In the last two years, the level of bad debt in the balance sheet in relation to sales has been increasing at a faster pace, reaching 2.8% in 2010.
In 2010, operators in Europe managed to both reverse the deterioration in WC performance seen in 2009 and beat the previous record of 2008. The net trade WC to sales ratio dropped from –3.6% in 2009 to –4.6% in 2010 (it was –4.1% in 2008). Cash to cash (C2C) fell by 3.5 days to reach a negative figure of 0.2 day.
Change in WC metrics, 2009–10
|Days ||2010 ||Change 10/09 |
|DSO ||53.9 ||2% |
|DIO ||5.4 ||5% |
|DPO ||59.5 ||9% |
|C2C ||-0.2 ||-0.2 day (down 3.5 days) |
| || || |
|%sales ||2010 ||2009 |
|Net trade WC ||-4.6% ||-3.6% |
Number of companies showing improved WC performance, 2010 vs. 2009
| ||Change 10/09 |
|DSO reduction ||7 |
|DIO reduction ||5 |
|DPO enhancement ||10 |
|C2C reduction ||11 out of 15 |
| || |
|Net trade WC reduction ||11 out of 15 |
Note: DSO (days sales outstanding), DIO (days inventory outstanding), DPO (days payable outstanding) and C2C (cash-to-cash), with metrics calculated on a sales-weighted basis
Source: Ernst & Young analysis, based on publicity available annual financial statements.
WC improvement in 2010 was entirely due to higher levels of payables (DPO up 9%). By contrast, performance deteriorated for both receivables and inventory, with DSO and DIO up 2% and 5%, respectively. Levels of amounts billed in advance for line rentals and subscriptions (deferred income) remained unchanged at 4.5% of sales. Eleven companies out of 15 reported a year-on-year improved WC performance.
More specifically, several factors may explain the reported year-on-year WC variations, each with varying impacts on different companies:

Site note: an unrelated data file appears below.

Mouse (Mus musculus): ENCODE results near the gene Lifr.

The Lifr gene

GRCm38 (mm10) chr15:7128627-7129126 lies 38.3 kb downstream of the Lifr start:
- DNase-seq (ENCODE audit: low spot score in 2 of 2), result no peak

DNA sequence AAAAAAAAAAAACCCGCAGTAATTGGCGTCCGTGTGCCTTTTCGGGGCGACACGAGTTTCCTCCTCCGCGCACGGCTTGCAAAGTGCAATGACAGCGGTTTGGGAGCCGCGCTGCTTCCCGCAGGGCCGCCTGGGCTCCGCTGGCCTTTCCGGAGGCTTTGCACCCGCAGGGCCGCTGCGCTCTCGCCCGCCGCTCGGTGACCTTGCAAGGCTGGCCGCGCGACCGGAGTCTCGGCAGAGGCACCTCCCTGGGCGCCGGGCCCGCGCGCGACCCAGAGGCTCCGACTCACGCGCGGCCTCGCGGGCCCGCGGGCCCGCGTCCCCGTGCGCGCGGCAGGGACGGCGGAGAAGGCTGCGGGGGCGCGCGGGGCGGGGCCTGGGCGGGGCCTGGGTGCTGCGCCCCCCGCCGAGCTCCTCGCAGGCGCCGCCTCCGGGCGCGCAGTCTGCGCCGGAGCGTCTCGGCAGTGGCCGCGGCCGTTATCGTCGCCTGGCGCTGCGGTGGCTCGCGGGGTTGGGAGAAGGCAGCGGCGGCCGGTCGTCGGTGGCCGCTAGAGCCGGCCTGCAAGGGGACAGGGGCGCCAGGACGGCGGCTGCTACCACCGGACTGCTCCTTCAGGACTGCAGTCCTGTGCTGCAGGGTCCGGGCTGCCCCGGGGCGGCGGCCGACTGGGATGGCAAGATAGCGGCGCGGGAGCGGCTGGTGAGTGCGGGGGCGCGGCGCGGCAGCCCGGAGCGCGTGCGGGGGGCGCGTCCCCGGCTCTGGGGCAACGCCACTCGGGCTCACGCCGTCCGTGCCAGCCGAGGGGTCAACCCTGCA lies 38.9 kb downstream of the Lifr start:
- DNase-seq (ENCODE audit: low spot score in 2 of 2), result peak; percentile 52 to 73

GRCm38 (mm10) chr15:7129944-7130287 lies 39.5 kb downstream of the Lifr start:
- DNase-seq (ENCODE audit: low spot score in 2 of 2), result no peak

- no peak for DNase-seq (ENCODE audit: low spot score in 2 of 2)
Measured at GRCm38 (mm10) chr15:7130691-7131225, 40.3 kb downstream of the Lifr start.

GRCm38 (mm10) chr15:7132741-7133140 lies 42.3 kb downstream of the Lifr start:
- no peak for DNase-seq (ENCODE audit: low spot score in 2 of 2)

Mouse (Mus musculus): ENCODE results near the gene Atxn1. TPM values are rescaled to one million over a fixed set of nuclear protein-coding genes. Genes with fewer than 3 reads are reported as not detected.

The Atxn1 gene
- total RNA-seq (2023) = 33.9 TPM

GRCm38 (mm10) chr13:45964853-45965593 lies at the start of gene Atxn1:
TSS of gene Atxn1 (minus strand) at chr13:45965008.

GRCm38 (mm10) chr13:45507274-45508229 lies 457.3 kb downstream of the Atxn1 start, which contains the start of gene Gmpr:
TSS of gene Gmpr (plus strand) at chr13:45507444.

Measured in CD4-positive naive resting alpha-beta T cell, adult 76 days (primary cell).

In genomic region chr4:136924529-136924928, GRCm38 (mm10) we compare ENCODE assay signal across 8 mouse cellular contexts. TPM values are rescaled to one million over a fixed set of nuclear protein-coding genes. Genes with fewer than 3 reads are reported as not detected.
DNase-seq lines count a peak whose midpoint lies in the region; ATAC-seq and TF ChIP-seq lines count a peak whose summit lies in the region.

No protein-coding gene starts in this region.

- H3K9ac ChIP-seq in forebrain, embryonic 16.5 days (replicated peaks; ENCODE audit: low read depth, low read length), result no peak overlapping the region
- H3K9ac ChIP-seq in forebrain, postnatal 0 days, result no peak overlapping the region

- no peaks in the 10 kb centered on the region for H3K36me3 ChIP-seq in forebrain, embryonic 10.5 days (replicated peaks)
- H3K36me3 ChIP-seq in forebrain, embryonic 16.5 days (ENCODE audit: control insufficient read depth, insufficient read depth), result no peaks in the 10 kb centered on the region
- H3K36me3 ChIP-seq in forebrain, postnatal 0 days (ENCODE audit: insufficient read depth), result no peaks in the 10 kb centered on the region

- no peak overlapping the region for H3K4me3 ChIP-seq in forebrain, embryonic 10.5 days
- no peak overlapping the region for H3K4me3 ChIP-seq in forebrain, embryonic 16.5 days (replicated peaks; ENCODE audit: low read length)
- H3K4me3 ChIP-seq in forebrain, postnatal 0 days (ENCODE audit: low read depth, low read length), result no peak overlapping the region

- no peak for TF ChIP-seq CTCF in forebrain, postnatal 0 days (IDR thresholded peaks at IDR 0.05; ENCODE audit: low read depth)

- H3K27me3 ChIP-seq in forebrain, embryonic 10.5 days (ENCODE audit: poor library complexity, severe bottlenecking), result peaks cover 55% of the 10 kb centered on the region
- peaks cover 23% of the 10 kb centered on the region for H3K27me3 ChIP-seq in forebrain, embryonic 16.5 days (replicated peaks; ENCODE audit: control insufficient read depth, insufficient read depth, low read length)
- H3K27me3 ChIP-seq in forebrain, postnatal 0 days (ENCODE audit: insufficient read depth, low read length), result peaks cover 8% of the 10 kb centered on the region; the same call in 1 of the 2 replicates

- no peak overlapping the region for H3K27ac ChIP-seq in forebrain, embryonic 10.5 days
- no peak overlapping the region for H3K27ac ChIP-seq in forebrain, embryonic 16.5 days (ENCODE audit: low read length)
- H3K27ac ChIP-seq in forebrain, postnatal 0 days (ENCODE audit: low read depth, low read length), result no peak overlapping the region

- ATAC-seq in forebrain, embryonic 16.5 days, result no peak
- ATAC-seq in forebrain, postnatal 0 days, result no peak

- Rise of data and mixed macroeconomic conditions.
- Effects of outsourcing and network sharing.
- Greater attention to payables.
- Increased complexity in billing.
- Inventory challenges.
Rising levels of bad debt
In the last two years, the level of bad debt in the balance sheet in relation to sales has been increasing at a faster pace, reaching 2.8% in 2010. This was most notable among weaker European economies, while the customer debt profile improved in many emerging countries.
Opportunity for improvement
Variations in WC performance between operators in Europe point to significant potential for improvement.
A high-level analysis suggests that the leading 15 European operators have between €10 billion and €20 billion of cash unnecessarily tied up in WC processes, equivalent to between 2.9% and 5.8% of sales.
WC cash opportunity, 2010
| ||Cash opportunity |
| ||Value (€b) ||% WC scope* ||% sales |
| ||Average ||Upper quartile ||Average ||Upper quartile ||Average ||Upper quartile |
|Receivables ||4.1 ||9.3 ||8% ||18% ||1.2% ||2.7% |
|Inventories ||0.4 ||1.3 ||7% ||25% ||0.1% ||0.4% |
|Payables ||5.6 ||9.6 ||10% ||20% ||1.6% ||2.8% |
|Total ||10.1 ||20.2 ||9% ||18% ||2.9% ||5.8% |
*WC scope = sum of trade receivables, inventories and accounts payable
Source: Ernst & Young analysis, based on 2010 publicly available annual financial statements.
For a detailed regional analysis, please see tables 5 – 8 (noted in the pdf).
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